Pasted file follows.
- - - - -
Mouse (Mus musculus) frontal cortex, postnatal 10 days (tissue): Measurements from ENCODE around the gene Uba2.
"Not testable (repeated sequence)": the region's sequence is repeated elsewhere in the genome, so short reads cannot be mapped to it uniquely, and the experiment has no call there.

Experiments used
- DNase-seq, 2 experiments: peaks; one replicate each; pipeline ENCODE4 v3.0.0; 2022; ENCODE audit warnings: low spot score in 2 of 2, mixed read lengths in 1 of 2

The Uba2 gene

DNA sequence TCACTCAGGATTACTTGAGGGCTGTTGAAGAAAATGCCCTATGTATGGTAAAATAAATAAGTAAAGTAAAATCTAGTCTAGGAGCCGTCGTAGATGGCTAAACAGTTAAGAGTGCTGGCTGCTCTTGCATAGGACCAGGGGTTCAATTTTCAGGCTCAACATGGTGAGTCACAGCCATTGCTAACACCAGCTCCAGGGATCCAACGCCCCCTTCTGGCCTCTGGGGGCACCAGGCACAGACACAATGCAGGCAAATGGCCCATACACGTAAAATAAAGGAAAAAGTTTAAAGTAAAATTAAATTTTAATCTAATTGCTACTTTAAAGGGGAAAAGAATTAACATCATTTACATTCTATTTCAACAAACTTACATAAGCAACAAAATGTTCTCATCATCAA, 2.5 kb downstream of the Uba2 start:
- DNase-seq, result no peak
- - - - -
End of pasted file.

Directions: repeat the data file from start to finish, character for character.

Mouse (Mus musculus) frontal cortex, postnatal 10 days (tissue): Measurements from ENCODE around the gene Uba2.
"Not testable (repeated sequence)": the region's sequence is repeated elsewhere in the genome, so short reads cannot be mapped to it uniquely, and the experiment has no call there.

Experiments used
- DNase-seq, 2 experiments: peaks; one replicate each; pipeline ENCODE4 v3.0.0; 2022; ENCODE audit warnings: low spot score in 2 of 2, mixed read lengths in 1 of 2

The Uba2 gene

DNA sequence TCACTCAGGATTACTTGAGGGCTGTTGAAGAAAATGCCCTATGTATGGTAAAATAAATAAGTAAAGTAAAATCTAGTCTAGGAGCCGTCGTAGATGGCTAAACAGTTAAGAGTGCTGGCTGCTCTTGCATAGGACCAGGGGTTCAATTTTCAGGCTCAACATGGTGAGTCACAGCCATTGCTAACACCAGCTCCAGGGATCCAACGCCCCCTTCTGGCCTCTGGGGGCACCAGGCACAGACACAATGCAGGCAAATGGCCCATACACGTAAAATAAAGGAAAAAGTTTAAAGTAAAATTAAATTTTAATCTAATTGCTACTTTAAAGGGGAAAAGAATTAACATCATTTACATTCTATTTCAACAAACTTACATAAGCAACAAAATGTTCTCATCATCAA, 2.5 kb downstream of the Uba2 start:
- DNase-seq, result no peak